Thursday, May 31, 2007

Gallo: Sign of the Times

The election of Max Gallo to the Académie Française has just been announced. This is an interesting sign of the times. Gallo is yet another former Socialist who jumped ship to back Sarkozy. Of course the elective affinity here was irresistible. As a writer, Gallo's subject of predilection has always been French national identity. In this interview with John Vinocur, dating from 1998, he complains that Mitterrand, under whom he served for a time as government spokesman, had declared that France's future lay with "Europe," but "no one feels that in their heart." In 1992 he joined with another Socialist renegade, Jean-Pierre Chevènement, to found the Citizens' Movement, a left nationalist group. Although Chevènement returned to the fold sufficiently this year to become one of Ségolène Royal's closest advisors, Gallo turned instead to Sarkozy.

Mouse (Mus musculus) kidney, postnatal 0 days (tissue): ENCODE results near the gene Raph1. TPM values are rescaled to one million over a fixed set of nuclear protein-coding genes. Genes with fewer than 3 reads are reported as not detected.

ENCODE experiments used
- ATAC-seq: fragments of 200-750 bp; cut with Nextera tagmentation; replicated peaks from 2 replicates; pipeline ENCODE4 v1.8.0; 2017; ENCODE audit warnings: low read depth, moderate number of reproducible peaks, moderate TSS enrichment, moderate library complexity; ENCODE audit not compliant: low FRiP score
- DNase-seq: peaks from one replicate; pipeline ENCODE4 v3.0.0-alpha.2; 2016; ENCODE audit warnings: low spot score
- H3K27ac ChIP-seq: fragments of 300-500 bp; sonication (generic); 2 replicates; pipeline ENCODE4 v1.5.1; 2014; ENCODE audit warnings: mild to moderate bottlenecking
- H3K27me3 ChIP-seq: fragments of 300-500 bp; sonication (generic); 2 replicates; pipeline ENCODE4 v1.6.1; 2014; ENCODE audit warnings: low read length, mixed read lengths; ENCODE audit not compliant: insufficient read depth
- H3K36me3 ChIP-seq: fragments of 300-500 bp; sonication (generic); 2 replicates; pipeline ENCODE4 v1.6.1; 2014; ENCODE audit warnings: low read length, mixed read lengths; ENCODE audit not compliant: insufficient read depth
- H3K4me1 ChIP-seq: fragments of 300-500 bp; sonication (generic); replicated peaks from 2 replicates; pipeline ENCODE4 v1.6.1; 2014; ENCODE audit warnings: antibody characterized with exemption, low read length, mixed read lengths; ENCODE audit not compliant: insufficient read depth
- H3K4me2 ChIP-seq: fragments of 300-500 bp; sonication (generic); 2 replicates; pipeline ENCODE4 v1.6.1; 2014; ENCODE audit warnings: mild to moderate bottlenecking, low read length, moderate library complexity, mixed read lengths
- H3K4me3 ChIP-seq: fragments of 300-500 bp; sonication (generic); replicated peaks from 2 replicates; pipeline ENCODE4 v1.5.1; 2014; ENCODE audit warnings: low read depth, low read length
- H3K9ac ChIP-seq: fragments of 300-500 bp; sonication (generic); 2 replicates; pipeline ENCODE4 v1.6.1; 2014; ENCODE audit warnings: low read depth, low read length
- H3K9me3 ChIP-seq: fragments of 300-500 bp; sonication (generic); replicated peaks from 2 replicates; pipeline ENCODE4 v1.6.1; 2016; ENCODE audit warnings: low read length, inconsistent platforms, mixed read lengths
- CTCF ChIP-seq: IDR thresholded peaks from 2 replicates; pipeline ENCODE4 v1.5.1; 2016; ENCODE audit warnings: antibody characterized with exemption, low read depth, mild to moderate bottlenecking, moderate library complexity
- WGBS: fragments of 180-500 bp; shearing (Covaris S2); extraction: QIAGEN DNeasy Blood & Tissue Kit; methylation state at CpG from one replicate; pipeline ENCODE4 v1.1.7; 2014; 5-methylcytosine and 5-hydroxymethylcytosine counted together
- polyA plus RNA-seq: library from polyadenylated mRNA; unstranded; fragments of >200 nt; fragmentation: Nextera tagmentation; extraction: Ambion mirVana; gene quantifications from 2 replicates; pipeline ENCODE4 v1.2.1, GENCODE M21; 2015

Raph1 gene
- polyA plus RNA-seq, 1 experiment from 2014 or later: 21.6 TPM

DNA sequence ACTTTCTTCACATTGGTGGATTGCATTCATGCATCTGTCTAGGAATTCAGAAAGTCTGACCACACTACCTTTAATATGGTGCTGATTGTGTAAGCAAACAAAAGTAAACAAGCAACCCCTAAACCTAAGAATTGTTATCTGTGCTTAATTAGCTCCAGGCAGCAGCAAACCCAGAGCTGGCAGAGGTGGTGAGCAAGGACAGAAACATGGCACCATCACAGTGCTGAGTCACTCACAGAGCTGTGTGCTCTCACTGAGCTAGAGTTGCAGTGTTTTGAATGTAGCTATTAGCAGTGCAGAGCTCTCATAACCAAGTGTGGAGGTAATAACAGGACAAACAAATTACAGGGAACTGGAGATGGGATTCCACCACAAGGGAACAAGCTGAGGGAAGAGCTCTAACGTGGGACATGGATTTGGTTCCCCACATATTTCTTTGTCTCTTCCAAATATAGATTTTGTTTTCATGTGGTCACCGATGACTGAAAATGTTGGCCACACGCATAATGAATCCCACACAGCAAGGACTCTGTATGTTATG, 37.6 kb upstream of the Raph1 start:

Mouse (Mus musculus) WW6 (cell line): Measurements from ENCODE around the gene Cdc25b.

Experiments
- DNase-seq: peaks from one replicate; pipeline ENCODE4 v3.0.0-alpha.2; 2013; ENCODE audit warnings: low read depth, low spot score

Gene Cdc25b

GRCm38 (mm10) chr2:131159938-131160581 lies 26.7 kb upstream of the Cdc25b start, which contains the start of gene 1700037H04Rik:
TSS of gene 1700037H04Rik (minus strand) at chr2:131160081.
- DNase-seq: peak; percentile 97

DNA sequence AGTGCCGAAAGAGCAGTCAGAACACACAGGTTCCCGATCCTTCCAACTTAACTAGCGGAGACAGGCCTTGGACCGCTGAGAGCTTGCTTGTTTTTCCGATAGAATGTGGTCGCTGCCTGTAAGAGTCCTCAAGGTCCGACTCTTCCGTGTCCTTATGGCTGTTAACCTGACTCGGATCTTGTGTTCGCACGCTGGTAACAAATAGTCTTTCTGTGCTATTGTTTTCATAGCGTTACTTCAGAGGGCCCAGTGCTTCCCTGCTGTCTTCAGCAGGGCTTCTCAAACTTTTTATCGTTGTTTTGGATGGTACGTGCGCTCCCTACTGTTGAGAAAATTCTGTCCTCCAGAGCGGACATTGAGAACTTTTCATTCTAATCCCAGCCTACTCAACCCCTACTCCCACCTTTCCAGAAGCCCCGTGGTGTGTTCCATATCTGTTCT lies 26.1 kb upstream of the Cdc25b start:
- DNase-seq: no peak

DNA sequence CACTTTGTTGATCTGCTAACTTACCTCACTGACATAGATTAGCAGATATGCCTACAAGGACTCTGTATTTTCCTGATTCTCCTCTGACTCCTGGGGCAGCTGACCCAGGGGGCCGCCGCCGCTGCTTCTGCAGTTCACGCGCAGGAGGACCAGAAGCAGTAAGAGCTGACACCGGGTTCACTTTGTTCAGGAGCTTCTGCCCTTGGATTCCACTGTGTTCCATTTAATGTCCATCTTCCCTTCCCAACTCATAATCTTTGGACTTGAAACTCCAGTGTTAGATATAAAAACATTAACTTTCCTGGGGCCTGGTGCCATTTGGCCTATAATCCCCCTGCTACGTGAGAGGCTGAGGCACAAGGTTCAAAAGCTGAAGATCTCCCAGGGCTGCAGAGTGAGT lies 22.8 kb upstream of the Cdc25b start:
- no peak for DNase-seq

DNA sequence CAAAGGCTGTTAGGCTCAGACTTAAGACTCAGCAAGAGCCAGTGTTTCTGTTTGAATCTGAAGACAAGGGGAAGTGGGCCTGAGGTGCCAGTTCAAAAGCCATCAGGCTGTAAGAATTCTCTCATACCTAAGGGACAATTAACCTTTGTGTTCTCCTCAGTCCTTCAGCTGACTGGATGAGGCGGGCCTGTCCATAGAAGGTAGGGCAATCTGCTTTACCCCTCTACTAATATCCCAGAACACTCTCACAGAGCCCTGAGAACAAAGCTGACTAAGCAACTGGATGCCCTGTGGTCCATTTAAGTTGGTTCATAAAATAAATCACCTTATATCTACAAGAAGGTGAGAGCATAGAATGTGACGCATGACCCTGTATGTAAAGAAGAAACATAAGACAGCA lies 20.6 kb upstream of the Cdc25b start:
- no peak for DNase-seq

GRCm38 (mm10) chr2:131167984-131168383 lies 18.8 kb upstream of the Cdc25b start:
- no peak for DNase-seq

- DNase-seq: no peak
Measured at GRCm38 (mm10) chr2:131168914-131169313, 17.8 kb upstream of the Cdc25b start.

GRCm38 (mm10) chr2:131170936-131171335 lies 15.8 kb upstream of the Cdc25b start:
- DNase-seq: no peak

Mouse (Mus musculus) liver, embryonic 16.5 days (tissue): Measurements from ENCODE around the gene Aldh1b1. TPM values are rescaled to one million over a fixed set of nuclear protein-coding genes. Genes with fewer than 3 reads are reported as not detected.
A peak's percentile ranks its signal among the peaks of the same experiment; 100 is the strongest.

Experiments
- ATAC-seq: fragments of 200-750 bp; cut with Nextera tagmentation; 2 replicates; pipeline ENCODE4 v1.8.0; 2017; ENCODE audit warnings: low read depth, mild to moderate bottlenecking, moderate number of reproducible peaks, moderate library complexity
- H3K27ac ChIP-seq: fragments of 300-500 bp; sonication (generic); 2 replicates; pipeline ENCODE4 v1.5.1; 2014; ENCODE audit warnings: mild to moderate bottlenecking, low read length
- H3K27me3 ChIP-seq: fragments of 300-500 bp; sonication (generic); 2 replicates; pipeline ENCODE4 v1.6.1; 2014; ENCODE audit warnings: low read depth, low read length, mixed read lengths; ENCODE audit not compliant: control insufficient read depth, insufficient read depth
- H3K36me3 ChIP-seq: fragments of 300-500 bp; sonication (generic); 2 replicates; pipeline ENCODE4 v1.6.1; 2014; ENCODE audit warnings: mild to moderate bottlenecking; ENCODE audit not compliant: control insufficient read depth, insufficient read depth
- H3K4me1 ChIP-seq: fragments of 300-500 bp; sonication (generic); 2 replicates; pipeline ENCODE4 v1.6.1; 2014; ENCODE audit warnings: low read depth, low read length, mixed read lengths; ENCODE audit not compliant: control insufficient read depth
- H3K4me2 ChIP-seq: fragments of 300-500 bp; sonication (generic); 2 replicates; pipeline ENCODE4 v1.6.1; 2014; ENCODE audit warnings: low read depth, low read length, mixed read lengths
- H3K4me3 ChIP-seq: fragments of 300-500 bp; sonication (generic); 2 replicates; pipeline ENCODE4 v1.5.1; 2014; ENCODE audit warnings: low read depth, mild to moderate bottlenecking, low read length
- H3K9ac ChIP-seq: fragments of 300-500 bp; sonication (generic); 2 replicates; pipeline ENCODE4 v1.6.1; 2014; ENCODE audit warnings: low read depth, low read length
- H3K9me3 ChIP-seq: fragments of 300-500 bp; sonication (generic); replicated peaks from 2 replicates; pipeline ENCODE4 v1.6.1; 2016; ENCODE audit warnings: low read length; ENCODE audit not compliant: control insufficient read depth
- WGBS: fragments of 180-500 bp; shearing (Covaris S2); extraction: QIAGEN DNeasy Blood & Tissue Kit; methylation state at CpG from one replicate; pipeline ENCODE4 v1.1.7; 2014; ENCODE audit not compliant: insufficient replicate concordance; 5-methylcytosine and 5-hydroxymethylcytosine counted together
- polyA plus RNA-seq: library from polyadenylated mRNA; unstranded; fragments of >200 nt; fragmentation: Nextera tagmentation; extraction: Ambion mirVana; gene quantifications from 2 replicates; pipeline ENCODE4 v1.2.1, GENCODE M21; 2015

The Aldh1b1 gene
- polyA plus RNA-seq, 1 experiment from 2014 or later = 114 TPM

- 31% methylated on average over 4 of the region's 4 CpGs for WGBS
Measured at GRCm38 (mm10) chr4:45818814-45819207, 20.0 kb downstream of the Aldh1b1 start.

Now Sarko is president and Gallo is in the Académie, after handily defeating Claude Imbert, the journalist. Aamin Malouf had been a candidate for the same seat but withdrew (now his election would have been interesting). So France has a president who is reminiscent of Bonaparte, and not just for his small stature, and an Academician who is a biographer of Napoleon (Villepin, the former prime minister, was his rival in the marketplace with a book about "the Hundred Days"). Both are sons of immigrants.

1 comment:

Anonymous said...

Is it possible that Sarko's friendship with the Likudniks might have influenced Gallo & Kuchner?